• If a cochlear implant is recommended for my child, would he/she get one cochlear implant or two (bilateral) cochlear implants?

Many children receive only one implant and do very well. Research shows that sound localization and listening in noise may be improved with the use of a second implant. There are many factors including audiological, medical, and monetary/insurance that are considered in this decision. If your child is recommended for an implant, your cochlear implant center and physician will help answer this question.

  • How much does a cochlear implant cost?

The complete cochlear implant, including surgery and the device, costs considerably more (as much as 10 times more) than the most expensive digital hearing aid. Medicaid and many U.S. healthcare providers cover some of the cost of the implant, the surgical procedure, and associated care. Ongoing costs may include repair/replacement of external implant components such as cords, batteries, and coils as well as the costs for special training and therapy.

  • What is involved in surgery and follow-up?

The cochlear implant surgery is an outpatient procedure performed by an ear, nose and throat (ENT) physician. It takes approximately three hours to implant the cochlear implant’s internal components. Four to six weeks after the surgery, the child returns to the implant center for the initial fitting of the outside components of the cochlear implant. The audiologist uses a computer to program the cochlear implant settings that allow the child to hear sounds. The individual listening program designed for each child is known as a MAP. During numerous follow-up sessions, the audiologist will readjust and fine-tune the MAP.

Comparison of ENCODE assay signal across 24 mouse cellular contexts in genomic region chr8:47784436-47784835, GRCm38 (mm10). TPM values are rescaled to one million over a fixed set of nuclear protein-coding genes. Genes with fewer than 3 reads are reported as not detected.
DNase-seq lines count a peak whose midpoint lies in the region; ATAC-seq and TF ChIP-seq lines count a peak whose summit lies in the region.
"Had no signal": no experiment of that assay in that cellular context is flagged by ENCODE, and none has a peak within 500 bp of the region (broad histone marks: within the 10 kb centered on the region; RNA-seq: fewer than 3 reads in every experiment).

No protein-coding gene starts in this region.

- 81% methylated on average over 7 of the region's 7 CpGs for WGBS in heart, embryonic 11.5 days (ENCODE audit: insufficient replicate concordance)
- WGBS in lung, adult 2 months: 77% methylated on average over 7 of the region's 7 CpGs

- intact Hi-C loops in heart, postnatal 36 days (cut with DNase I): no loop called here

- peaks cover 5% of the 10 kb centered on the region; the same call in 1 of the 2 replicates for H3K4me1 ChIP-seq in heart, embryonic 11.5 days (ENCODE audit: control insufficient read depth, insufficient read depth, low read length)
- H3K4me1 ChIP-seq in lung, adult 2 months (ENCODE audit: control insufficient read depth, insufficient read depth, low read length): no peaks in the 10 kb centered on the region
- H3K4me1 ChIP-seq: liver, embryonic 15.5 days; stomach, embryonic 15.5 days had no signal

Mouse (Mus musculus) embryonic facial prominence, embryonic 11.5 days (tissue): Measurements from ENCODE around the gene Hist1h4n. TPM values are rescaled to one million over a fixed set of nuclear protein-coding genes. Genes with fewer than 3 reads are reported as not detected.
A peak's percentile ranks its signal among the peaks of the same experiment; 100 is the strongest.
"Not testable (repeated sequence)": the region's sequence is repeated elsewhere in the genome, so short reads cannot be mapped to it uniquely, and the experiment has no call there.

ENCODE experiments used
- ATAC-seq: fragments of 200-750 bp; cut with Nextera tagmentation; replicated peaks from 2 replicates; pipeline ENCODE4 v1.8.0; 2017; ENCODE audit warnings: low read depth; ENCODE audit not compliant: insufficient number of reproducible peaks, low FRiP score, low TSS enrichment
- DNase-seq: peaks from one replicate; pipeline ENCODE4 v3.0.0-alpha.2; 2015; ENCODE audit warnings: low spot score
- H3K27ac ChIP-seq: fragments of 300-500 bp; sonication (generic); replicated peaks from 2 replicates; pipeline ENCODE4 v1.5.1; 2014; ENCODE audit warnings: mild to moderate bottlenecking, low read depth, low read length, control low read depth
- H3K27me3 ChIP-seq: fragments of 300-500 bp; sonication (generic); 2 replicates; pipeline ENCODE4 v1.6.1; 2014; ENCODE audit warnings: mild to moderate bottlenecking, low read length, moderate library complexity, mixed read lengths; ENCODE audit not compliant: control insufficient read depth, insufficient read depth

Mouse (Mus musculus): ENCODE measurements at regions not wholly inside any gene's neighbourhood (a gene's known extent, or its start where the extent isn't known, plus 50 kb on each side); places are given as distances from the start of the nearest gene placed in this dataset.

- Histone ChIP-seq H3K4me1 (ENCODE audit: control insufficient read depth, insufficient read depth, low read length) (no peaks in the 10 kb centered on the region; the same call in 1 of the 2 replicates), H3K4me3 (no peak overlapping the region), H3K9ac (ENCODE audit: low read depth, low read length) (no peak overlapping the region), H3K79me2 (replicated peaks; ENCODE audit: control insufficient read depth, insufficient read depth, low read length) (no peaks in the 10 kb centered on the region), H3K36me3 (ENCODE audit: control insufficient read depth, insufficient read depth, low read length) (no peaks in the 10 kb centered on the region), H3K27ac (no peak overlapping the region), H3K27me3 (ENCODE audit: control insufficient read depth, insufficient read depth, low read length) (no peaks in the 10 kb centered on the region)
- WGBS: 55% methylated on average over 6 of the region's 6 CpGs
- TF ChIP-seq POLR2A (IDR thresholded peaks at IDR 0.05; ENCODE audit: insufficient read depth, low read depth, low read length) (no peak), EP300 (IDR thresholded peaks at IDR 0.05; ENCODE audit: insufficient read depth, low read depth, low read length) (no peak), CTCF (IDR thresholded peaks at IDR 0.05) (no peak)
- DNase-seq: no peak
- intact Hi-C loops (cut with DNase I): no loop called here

• What kind of training or therapy is needed?

Children who receive cochlear implants need special training to learn to make sense of the new sound sensations provided by the implant. Training involves helping the child to recognize and understand the meaning of the new sound sensations. Family members make a big commitment; they have an important role in encouraging and reinforcing their child’s attempts at listening and speaking. The key to successful usage of the cochlear implant is coordination between parents, teachers, speech pathologists, and audiologists to provide consistent auditory training, both at home and at school.

  • How do I get more information about cochlear implants?

Your audiologist, parent advisor or other early intervention specialist will be a good source of additional information on cochlear implants. These professionals can also give you the name of a cochlear implant center, specialist, and/or support group in your area.